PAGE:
Hamas Used Gaza Office Building to Try and Disrupt Iron Dome, Israel Says

The Israeli ambassador to the United States, Gilad Erdan, issued a statement on Tuesday saying that the militant group Hamas had used the al-Jalaa building in Gaza to attempt to disrupt Israel's Iron Dome rocket defense system.

The al-Jalaa tower was destroyed during an airstrike on May 15 during the 11-day conflict between Israel and Hamas. The building housed offices for the Associated Press and other news media outlets, as well as dozens of families, the Associated Press reported.

Erdan said the reports of Hamas using the tower prompted the bombing from the Israeli air force in a statement released on Twitter.

Yesterday, I visited the @AP HQ in New York to explain to top executives that the building housing their Gaza operation was being used by Hamas terrorists trying to jam the Iron Dome - that is why it was prioritize by the IDF during last month’s operation. 1/4 pic.twitter.com/3lO3SpBSTN

— Ambassador Gilad Erdan גלעד ארדן (@giladerdan1) June 8, 2021

"Israel did everything to ensure no employees or civilians were hurt during this operation. In contrast, Hamas is a genocidal terrorist organization that purposely places its terror machine in civilian areas, including in buildings being used by international media outlets," Erdan said on Twitter.

The AP says it has not seen any evidence to support Israel's claims and has issued a statement calling for "the full release of any evidence the Israelis have so that the facts are public."

For more reporting from the Associated Press, see below.

AP building
Children look on as a masked fighters with the National Resistance Brigades (NRB), the military wing of the Democracy Front Liberation of Palestine (DFLP), stands in front of the ruins of the al-Jalaa tower which hosted the offices of AP and the Al Jazeera English channel, destroyed by Israeli strikes during the recent confrontations between Hamas and Israel, in Gaza City on May 23, 2021. Emmanuel Dunand/AFP via Getty Images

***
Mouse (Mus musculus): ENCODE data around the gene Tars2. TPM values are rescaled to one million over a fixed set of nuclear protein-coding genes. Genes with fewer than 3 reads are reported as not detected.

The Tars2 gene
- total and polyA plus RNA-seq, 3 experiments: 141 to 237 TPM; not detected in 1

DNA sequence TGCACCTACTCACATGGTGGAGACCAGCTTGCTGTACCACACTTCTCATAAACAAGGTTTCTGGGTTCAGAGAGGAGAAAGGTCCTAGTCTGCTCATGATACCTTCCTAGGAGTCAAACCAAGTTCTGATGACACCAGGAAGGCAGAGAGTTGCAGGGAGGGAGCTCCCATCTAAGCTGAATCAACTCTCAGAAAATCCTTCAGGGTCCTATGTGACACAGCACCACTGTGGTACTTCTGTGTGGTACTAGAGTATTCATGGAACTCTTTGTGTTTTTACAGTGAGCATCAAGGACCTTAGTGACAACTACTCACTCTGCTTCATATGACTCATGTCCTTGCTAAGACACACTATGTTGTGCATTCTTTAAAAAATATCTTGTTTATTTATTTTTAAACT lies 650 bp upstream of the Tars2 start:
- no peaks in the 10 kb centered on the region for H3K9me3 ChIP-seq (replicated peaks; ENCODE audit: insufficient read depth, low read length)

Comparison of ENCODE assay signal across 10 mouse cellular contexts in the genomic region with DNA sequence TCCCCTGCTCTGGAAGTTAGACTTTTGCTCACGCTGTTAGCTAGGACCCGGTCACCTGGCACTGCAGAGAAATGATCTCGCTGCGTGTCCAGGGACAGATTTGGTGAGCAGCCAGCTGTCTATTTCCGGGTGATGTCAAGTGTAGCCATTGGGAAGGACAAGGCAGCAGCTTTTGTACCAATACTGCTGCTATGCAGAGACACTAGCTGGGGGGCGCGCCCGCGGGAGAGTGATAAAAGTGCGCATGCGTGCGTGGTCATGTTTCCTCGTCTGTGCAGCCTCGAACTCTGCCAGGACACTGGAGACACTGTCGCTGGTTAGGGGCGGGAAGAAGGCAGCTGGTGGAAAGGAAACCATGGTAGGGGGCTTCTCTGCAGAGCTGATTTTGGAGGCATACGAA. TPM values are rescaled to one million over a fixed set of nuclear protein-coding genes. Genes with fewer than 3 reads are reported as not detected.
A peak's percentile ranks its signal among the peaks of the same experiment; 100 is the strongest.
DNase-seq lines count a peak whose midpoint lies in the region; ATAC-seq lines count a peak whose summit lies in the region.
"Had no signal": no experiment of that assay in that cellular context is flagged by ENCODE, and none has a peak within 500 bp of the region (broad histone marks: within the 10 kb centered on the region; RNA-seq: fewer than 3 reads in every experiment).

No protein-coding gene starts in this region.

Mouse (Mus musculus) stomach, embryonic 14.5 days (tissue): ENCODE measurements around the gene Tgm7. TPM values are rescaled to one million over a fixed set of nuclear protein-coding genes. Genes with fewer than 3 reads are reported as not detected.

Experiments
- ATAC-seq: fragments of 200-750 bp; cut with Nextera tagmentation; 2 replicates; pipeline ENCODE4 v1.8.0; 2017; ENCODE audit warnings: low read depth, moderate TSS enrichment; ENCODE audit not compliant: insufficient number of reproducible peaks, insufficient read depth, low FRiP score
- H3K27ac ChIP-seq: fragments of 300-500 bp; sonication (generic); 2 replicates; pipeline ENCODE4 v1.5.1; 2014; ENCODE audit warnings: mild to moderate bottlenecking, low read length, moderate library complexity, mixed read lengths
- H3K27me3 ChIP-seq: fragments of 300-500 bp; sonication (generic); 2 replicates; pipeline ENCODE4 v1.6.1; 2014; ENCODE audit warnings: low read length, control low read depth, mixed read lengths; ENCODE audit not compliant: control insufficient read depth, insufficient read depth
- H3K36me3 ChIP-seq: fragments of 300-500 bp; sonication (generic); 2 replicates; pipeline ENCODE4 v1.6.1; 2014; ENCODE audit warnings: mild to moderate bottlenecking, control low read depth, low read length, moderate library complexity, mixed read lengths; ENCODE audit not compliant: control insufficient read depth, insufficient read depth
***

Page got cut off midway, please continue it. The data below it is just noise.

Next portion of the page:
Erdan issued his statement a day after meeting the AP's president and chief executive, Gary Pruitt, and Ian Phillips, vice president for international news, at the AP's New York headquarters.

The Israeli air force bombed the 12-story al-Jalaa tower roughly an hour after ordering all occupants to evacuate. No one was injured, but the building was destroyed.

Erdan said the airstrike did not intentionally target journalists.

"AP is one of the most important news agencies in the world and Israel does not suspect its employees were aware a covert Hamas unit was using the building in this way," he said.

"I reaffirmed that Israel upholds the importance of press freedom and strives to ensure the safety of journalists wherever they are reporting. Israel is willing to assist AP in rebuilding its offices and operations in Gaza," he added.

The meeting with Erdan "was a positive and constructive conversation," the AP said in a statement. The agency expressed its appreciation for his pledges to help rebuild an AP bureau in Gaza.

The AP renewed its call to see evidence backing Israel's claim that Hamas militants were operating in the building.

"Israeli authorities maintain that the building housing our bureau was destroyed because of a Hamas presence that posed an urgent threat," the AP said. "We have yet to receive evidence to support these claims."

The AP has repeatedly urged Israel to share any evidence supporting its claims of Hamas activity in the building. It also has urged an independent investigation into the incident.

Gilad Erdan
Israel's former Public Security Minister Gilad Erdan is seen as he receives Italy's interior minister at a hotel in Jerusalem on December 11, 2018. Erdan spoke with the Associated Press on Monday about the attack on the al-Jalaa tower. Ahmad Gharabli/AFP via Getty Images